Beyond false belief: Theory of mind in young, young-old, and old-old adults

Elena Cavallini, Serena Lecce, Sara Bottiroli, Paola Palladino, Adriano Pagnin

Research output: Contribution to journalArticlepeer-review


Theory of mind (ToM) refers to humans' ability to recognize the existence of mental states, such as beliefs, emotions, and desires. The literature on ToM in aging and on the relationship between ToM and other cognitive functions, like executive functions, is not homogenous. The aim of the present study was to explore the course of ToM and to investigate the role of working memory, inhibition, and language on the possible age differences in ToM. To address these issues, we examined ToM using the Strange Stories task and executive function task in three age groups. Results showed that young adults outperform both old groups on the ToM stories. This difference remains significant also when controlling for working memory and inhibitory control. Our findings suggest a specific impairment in inferring mental states starting from 60 years of age that seems to be independent of changes in executive functions.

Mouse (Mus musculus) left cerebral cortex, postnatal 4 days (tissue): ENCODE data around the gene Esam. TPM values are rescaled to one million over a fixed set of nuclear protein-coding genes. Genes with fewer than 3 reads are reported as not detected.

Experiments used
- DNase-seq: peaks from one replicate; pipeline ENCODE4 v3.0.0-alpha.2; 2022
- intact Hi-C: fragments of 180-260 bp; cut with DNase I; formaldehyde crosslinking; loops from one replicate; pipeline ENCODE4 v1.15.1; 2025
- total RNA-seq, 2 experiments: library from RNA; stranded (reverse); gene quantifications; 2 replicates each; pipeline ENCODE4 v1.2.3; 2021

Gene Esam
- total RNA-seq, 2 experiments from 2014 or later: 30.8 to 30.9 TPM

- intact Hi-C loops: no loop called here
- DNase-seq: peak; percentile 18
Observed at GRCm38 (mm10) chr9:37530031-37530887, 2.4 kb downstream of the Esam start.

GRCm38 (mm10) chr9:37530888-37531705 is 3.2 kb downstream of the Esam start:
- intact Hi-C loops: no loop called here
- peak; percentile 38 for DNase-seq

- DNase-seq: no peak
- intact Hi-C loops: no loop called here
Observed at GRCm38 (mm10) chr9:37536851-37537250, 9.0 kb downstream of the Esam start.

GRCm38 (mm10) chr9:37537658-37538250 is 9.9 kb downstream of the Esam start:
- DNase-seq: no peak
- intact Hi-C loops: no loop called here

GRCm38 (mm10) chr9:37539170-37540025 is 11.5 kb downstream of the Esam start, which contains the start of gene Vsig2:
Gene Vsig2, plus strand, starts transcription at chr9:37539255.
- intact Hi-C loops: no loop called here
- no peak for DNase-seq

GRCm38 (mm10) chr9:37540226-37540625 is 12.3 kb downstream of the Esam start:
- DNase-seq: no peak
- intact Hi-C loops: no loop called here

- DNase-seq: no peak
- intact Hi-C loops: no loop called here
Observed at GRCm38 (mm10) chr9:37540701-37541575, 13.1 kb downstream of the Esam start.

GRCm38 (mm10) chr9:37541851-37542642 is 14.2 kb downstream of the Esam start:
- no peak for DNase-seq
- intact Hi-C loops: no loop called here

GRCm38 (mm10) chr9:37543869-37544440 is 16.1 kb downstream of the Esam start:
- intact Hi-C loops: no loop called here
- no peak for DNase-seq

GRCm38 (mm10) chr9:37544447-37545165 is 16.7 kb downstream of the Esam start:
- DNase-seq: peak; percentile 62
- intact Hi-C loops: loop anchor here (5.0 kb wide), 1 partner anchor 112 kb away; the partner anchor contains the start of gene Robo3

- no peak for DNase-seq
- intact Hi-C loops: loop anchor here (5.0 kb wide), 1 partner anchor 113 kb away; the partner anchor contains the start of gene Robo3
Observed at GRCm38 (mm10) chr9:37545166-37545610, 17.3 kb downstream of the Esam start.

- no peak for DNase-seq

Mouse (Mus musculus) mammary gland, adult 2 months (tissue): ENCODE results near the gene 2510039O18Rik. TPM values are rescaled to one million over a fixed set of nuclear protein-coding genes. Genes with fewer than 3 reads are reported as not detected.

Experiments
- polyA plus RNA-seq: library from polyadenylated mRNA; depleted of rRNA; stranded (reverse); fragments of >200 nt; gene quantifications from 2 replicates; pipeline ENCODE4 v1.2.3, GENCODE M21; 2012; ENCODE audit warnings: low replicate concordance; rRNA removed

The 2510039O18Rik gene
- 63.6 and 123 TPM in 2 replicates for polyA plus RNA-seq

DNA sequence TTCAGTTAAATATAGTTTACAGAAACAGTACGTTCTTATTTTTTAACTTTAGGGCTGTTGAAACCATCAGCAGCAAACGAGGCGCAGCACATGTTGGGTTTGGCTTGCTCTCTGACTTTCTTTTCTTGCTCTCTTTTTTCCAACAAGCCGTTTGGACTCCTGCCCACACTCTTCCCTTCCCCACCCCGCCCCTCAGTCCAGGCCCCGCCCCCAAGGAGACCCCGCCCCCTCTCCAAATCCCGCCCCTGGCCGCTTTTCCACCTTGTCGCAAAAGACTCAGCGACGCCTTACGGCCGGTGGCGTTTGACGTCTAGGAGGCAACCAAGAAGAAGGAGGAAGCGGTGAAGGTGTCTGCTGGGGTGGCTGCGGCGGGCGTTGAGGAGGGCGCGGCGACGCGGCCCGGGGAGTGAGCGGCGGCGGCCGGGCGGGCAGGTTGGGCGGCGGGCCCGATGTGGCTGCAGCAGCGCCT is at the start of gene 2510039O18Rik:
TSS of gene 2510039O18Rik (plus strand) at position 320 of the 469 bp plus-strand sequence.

Original languageEnglish
Pages (from-to)181-198
Number of pages18
JournalInternational Journal of Aging and Human Development
Issue number3
Publication statusPublished - 2013

ASJC Scopus subject areas

  • Geriatrics and Gerontology
  • Ageing
  • Developmental and Educational Psychology


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